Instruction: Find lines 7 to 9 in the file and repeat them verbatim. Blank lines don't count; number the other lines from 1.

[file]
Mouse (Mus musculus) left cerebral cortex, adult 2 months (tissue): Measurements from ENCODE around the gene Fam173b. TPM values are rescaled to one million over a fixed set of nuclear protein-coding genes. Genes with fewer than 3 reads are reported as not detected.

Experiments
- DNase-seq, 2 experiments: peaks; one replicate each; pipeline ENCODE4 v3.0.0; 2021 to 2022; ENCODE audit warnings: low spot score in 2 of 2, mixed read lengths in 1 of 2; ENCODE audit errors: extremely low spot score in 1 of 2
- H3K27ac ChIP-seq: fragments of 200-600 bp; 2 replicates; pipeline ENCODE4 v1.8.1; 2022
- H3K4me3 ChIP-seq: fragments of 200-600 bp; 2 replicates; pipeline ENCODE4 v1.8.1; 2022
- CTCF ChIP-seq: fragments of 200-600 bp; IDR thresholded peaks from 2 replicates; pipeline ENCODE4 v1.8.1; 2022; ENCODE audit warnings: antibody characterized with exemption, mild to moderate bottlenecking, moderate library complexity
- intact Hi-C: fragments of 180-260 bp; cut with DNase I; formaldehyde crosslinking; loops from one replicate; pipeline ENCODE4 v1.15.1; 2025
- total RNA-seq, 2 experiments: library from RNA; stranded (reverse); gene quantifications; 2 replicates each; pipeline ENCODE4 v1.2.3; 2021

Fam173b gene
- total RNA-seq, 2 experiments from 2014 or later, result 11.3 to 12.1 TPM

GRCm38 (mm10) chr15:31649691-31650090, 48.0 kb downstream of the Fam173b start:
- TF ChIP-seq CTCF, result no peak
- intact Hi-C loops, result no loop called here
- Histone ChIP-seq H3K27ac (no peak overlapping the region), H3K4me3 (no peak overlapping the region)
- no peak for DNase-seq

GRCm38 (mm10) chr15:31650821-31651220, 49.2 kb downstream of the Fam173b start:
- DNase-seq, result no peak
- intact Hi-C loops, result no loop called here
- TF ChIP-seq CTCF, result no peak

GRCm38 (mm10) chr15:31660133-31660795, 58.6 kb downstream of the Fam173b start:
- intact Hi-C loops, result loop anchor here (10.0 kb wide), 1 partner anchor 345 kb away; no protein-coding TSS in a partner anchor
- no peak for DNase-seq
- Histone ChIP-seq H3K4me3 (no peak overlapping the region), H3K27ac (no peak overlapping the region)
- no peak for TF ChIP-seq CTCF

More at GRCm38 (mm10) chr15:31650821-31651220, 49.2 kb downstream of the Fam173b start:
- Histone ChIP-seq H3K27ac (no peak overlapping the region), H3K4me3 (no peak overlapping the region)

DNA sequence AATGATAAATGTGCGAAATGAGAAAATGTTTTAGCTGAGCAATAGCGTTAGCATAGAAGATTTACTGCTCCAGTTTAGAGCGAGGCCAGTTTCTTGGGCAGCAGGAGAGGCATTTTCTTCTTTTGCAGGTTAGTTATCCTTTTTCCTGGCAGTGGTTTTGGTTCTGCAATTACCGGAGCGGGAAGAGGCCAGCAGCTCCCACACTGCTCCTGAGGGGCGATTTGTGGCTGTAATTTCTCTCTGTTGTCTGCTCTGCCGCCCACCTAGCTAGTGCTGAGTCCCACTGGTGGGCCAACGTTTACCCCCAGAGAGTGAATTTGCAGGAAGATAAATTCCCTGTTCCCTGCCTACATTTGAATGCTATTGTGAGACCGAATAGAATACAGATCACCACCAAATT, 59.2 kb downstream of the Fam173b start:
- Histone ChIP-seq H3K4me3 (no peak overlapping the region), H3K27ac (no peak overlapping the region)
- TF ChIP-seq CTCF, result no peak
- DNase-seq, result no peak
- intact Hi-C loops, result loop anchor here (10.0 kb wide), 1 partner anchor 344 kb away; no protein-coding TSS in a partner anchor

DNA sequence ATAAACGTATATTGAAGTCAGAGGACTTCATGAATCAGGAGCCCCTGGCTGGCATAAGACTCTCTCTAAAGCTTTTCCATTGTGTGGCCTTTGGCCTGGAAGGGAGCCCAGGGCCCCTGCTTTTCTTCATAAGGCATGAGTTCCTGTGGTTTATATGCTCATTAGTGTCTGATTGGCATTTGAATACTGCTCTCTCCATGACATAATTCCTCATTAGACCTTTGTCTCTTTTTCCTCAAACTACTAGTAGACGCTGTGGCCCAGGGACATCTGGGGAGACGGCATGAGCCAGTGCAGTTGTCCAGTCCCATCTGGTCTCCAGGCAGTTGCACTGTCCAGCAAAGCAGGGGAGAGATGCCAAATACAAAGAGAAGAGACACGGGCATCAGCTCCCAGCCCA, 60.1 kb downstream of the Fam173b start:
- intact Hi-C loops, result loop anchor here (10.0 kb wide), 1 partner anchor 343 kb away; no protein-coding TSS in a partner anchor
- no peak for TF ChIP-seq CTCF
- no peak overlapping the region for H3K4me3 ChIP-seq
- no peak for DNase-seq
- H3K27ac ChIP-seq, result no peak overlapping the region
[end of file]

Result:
- intact Hi-C: fragments of 180-260 bp; cut with DNase I; formaldehyde crosslinking; loops from one replicate; pipeline ENCODE4 v1.15.1; 2025
- total RNA-seq, 2 experiments: library from RNA; stranded (reverse); gene quantifications; 2 replicates each; pipeline ENCODE4 v1.2.3; 2021

Fam173b gene